Race and Genetics: Attempts to Define the Relationship
MetadataShow full item record
CitationFullwiley, Duana. 2007. Race and genetics: Attempts to define the relationship. BioSocieties 2(2): 221-237.
AbstractMany researchers working in the field of human genetics in the United States have been caught between two seemingly competing messages with regard to racial categories and genetic difference. As the human genome was mapped in 2000, Francis Collins, the head of the publicly funded project, together with his privately funded rival, announced that humans were 99.9 percent the same at the level of their genome. That same year, the National Institutes of Health (NIH) began a research program on pharmacogenetics that would exploit the .01 percent of human genetic difference, increasingly understood in racial terms, to advance the field of pharmacy. First, this article addresses Collins’ summary of what he called the ‘vigorous debate’ on the relationship between race and genetics in the open-access special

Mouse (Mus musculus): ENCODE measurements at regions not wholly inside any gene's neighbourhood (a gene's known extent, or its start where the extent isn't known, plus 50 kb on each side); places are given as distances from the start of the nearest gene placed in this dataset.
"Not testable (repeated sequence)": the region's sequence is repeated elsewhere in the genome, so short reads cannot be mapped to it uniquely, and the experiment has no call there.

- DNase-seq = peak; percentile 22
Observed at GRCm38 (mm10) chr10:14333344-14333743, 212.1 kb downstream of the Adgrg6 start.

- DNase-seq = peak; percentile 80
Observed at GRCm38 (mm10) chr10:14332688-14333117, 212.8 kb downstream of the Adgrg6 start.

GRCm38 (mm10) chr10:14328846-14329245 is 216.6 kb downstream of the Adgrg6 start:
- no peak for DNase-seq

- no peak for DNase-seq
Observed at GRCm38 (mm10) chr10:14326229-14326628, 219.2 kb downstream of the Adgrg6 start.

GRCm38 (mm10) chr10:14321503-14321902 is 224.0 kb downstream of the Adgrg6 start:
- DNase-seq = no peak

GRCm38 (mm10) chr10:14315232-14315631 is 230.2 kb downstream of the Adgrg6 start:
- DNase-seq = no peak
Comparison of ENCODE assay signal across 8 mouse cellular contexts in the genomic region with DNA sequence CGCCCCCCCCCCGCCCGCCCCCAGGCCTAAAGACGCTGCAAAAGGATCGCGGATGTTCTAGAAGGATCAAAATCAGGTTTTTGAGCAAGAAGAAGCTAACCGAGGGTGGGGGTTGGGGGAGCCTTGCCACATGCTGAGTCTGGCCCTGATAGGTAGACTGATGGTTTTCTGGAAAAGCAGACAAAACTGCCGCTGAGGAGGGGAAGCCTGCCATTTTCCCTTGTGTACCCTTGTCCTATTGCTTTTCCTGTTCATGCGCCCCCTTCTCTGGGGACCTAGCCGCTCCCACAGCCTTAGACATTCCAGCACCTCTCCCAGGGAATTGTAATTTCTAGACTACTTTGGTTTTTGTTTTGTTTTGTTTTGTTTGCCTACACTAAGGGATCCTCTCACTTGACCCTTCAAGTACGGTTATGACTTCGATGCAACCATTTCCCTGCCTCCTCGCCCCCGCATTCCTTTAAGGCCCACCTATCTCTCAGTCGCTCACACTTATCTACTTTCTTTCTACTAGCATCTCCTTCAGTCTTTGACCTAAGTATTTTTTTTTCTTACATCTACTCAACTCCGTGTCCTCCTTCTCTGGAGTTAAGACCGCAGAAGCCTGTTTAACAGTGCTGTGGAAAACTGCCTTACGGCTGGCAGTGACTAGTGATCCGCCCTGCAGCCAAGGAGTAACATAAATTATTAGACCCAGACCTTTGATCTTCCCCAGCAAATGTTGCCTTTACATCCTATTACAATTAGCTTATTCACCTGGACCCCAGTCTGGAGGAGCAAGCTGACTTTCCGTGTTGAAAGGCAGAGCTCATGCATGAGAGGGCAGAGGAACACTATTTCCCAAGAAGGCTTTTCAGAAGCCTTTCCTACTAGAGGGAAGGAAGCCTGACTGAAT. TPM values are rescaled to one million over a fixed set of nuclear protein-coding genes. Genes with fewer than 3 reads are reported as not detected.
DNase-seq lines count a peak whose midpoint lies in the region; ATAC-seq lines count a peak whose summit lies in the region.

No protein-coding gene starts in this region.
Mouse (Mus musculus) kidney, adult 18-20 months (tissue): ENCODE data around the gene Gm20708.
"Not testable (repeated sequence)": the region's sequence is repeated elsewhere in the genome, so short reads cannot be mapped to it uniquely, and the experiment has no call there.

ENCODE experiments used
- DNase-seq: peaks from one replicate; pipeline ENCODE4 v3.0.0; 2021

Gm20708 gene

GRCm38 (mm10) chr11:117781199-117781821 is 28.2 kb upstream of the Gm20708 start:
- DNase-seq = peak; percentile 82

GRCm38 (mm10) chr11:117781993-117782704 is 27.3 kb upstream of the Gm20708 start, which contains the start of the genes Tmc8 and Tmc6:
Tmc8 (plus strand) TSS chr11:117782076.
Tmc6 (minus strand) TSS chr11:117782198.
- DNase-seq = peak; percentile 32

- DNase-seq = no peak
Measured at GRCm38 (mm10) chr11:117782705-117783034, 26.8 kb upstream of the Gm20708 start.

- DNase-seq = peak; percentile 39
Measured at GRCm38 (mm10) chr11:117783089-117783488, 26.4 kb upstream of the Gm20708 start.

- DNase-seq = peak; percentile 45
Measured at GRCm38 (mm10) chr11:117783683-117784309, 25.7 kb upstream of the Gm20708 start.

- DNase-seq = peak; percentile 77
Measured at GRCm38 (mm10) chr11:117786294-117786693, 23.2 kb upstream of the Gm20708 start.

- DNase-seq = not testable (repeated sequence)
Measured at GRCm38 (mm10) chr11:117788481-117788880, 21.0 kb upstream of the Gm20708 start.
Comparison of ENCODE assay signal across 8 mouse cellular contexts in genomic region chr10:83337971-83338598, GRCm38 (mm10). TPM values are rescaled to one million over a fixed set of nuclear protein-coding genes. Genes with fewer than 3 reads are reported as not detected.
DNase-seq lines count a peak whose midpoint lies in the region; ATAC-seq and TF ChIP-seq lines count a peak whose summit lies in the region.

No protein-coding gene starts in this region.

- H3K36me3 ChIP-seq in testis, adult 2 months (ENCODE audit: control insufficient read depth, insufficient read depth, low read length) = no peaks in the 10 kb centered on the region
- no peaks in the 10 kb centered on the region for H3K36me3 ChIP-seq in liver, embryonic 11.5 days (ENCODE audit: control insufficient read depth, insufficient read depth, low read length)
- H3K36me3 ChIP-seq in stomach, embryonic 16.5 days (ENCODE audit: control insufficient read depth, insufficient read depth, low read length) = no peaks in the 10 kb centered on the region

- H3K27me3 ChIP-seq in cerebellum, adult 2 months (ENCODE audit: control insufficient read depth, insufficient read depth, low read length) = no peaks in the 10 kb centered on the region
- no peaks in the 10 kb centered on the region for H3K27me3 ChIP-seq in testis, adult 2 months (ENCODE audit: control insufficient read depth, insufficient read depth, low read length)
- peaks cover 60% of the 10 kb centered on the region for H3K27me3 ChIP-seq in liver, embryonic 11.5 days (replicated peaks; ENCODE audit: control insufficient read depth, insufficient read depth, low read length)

issue of Nature Genetics entitled ‘Genetics for the Human Race’ in 2004. Second, it examines the most vexed (if not always openly stated) issue at stake in the debate: that many geneticists today work with the assumption that human biology differs by race as it is conceived through American census categories. It then presents interviews with researchers in two collaborating US laboratories who collect and organize DNA by American notions of ‘race/ethnicity’ and assume that US race categories of classification largely traduce human biogenetic difference. It concludes that race is a practical and conceptual tool whose utility and function is often taken for granted rather than rigorously assessed and that ‘rational medicine’ cannot precede a rational approach to addressing the nature of racial disparities, difference and inequality in health and society more broadly.
Citable link to this pagehttp://nrs.harvard.edu/urn-3:HUL.InstRepos:3008239
- FAS Scholarly Articles